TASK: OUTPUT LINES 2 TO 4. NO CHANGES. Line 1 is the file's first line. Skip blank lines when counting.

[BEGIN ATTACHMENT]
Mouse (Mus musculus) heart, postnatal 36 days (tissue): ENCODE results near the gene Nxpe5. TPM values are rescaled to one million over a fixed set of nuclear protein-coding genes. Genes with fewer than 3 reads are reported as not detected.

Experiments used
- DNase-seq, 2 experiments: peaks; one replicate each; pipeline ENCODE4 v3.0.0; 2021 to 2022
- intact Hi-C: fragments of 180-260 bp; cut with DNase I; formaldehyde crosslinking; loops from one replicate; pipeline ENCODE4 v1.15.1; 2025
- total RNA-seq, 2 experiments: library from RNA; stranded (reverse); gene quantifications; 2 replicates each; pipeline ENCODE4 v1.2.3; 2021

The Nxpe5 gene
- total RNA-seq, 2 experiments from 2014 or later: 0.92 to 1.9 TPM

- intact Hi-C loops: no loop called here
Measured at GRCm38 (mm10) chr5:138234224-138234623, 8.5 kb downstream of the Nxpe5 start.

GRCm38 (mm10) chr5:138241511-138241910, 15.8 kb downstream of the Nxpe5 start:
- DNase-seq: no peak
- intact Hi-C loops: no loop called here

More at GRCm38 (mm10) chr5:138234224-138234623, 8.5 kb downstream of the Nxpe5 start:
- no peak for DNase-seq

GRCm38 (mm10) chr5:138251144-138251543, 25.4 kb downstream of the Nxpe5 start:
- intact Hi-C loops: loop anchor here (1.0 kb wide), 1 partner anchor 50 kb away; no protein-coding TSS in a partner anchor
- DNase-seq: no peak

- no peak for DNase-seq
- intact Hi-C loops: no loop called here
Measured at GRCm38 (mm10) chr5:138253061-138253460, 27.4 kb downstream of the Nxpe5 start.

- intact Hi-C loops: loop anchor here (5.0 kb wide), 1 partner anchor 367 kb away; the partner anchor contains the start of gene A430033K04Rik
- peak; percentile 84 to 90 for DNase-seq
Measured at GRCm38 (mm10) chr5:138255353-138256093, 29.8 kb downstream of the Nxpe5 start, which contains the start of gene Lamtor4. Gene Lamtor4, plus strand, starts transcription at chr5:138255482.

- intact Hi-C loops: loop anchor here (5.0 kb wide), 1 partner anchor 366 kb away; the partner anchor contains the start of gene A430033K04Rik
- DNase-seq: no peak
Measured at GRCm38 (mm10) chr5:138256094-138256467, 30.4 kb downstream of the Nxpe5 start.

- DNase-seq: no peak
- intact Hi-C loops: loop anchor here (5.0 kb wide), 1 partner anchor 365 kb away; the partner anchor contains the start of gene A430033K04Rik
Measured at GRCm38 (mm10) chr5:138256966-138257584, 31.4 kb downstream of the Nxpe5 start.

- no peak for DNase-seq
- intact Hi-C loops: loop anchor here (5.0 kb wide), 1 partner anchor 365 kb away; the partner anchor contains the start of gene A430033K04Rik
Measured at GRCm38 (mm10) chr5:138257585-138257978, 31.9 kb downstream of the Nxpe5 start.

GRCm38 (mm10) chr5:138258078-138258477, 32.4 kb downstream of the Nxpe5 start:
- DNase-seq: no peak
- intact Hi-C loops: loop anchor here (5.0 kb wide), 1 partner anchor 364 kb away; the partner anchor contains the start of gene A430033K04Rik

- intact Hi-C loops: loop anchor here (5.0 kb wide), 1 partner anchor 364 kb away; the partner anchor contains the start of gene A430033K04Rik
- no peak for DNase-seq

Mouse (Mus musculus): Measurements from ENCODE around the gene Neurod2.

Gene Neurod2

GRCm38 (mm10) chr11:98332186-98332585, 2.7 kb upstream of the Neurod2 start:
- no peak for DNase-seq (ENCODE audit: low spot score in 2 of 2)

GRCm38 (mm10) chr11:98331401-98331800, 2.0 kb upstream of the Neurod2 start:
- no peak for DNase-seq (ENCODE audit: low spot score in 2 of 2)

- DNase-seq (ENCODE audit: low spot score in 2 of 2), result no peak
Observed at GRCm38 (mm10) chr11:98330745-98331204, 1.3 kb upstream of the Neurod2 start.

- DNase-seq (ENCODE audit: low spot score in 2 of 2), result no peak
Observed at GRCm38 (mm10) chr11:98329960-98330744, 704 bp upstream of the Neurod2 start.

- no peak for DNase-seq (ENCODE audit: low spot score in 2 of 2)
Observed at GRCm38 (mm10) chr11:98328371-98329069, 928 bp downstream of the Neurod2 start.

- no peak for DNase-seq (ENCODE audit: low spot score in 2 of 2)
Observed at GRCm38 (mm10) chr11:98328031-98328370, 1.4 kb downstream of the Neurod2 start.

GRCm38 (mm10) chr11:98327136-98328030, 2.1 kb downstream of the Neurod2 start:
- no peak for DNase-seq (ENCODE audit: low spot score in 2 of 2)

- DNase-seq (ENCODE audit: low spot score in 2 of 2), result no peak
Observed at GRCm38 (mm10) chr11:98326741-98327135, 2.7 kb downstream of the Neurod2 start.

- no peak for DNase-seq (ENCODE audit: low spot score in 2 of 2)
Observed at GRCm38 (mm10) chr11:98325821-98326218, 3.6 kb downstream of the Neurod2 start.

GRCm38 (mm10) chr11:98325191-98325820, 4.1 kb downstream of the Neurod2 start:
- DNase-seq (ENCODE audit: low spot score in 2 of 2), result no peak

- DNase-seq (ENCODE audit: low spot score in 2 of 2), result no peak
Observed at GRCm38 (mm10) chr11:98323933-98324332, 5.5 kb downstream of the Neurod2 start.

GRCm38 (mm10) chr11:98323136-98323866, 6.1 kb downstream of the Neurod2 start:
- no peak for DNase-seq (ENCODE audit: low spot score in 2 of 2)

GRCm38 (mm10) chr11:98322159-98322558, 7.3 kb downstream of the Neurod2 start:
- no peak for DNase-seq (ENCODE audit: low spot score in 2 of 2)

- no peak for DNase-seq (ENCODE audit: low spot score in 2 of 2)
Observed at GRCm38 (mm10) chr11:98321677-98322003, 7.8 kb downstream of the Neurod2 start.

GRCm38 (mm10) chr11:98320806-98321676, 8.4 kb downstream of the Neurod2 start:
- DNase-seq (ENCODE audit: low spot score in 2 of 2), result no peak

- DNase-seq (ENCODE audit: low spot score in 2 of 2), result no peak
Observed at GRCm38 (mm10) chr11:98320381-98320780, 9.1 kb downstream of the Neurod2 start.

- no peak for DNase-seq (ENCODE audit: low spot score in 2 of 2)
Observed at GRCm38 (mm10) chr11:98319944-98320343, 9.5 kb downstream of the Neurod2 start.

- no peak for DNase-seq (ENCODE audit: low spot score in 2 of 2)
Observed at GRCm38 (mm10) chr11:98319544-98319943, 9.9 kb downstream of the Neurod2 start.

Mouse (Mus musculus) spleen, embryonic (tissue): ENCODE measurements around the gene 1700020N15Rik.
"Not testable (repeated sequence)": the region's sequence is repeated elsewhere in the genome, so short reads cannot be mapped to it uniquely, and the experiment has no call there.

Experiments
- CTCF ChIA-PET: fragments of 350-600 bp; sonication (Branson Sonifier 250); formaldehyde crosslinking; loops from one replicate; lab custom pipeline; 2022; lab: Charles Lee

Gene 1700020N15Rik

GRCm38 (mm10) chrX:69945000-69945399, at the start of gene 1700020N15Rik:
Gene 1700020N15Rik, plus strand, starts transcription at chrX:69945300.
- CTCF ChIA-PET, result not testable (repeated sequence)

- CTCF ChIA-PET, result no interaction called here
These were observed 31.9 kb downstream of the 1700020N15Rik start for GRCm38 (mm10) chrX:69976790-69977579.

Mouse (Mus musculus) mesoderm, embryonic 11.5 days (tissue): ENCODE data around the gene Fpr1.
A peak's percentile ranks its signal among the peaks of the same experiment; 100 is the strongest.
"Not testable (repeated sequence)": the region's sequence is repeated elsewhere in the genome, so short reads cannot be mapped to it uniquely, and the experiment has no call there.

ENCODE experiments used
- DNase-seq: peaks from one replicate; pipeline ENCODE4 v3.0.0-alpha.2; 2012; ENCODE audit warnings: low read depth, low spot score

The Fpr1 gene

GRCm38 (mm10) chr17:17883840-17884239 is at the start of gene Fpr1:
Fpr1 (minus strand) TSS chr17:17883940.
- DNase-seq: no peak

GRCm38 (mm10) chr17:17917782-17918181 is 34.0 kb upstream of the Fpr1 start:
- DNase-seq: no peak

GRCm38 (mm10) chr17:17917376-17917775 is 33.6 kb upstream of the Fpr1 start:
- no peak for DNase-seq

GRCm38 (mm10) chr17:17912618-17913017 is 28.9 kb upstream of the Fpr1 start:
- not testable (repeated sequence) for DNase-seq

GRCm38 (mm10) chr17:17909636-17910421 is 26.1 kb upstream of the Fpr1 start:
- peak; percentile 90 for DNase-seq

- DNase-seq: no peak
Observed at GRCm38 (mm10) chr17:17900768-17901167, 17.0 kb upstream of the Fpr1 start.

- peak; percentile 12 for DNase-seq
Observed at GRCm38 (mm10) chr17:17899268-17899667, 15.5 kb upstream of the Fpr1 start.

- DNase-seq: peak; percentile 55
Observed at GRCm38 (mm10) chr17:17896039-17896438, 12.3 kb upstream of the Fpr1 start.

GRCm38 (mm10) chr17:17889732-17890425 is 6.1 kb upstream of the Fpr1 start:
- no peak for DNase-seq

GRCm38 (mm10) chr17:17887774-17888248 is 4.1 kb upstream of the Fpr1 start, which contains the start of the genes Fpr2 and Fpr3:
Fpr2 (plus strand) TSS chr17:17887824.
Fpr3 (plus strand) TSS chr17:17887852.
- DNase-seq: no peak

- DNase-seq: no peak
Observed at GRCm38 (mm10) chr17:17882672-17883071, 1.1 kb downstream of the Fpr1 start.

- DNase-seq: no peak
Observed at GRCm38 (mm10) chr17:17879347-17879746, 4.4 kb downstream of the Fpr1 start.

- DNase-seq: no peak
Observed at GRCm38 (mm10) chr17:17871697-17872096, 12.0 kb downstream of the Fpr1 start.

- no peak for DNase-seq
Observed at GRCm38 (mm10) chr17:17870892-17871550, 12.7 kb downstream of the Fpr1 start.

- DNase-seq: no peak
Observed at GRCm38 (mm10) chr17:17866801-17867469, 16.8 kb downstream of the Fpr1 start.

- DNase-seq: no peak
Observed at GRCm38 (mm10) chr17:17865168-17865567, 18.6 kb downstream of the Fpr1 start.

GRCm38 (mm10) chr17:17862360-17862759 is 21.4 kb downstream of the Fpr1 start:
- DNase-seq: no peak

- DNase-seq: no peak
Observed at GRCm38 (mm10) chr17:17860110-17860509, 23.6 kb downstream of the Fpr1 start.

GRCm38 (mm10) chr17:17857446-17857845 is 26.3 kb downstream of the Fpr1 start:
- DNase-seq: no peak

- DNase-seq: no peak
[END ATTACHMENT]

Experiments used
- DNase-seq, 2 experiments: peaks; one replicate each; pipeline ENCODE4 v3.0.0; 2021 to 2022
- intact Hi-C: fragments of 180-260 bp; cut with DNase I; formaldehyde crosslinking; loops from one replicate; pipeline ENCODE4 v1.15.1; 2025